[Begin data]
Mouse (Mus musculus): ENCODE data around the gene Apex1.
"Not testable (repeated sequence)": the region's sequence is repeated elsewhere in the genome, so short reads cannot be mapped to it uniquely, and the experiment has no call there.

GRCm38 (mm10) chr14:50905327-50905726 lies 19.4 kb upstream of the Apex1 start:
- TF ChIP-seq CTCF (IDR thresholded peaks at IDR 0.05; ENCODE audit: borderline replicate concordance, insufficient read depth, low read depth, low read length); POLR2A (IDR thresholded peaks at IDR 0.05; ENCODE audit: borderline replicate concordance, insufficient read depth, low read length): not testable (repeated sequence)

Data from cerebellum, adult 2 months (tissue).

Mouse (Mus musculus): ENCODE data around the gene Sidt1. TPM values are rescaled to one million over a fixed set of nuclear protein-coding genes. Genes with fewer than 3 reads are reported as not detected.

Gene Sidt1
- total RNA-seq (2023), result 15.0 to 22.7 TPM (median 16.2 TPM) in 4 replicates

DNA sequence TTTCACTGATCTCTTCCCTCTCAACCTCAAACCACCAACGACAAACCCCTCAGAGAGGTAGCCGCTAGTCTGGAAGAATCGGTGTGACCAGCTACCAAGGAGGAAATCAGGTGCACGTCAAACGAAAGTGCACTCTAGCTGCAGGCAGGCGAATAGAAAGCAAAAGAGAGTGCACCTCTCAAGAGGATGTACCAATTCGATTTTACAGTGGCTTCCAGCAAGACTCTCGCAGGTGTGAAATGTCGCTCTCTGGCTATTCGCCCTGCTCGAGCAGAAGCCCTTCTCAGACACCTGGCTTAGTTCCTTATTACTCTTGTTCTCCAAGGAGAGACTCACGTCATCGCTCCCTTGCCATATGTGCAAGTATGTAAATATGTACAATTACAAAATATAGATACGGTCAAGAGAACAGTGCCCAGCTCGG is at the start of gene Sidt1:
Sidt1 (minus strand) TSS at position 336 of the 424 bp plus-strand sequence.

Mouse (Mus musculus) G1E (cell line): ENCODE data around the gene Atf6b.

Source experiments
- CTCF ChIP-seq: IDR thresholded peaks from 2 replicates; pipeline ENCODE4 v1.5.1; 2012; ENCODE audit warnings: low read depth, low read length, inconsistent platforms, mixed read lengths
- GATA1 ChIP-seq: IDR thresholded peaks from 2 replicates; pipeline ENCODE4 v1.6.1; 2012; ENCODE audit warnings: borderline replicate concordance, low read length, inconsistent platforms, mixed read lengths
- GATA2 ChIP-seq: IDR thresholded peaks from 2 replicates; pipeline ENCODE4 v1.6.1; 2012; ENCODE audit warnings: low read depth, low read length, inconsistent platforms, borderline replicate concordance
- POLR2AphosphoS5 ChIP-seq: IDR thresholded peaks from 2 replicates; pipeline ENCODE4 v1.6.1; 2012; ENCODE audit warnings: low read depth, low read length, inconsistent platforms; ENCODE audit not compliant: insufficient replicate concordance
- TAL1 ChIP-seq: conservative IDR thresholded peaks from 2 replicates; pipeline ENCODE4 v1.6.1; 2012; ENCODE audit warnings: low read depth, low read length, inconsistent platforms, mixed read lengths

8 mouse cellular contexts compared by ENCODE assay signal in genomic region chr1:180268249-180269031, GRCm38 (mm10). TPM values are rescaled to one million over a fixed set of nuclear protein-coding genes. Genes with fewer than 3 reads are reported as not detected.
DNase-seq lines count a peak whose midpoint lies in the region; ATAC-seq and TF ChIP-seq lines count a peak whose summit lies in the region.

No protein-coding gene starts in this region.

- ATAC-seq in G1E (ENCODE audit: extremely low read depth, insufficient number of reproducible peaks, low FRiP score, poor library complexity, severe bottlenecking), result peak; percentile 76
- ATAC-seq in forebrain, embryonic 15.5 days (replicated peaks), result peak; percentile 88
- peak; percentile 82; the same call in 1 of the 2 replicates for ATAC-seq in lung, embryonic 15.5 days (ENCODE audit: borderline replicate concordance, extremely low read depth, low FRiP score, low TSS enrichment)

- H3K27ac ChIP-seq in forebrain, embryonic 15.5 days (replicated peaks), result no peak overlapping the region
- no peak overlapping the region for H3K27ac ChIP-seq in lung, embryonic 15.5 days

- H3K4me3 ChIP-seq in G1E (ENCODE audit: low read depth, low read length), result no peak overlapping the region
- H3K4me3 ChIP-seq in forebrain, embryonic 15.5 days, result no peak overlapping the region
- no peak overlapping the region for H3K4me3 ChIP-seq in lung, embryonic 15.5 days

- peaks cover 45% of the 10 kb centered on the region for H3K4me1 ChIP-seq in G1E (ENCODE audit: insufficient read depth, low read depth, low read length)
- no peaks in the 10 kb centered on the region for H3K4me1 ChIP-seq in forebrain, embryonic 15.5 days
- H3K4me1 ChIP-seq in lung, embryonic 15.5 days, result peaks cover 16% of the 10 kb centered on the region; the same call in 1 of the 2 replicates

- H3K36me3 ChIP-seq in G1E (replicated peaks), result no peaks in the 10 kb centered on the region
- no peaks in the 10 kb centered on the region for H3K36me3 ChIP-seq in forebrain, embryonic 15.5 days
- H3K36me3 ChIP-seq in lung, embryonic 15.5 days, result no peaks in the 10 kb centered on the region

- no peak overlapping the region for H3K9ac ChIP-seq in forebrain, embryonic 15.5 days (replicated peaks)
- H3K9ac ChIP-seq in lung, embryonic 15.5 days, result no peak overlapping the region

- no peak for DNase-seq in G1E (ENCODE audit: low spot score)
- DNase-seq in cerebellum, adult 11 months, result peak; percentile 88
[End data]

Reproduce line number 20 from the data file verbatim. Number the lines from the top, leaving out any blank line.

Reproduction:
No protein-coding gene starts in this region.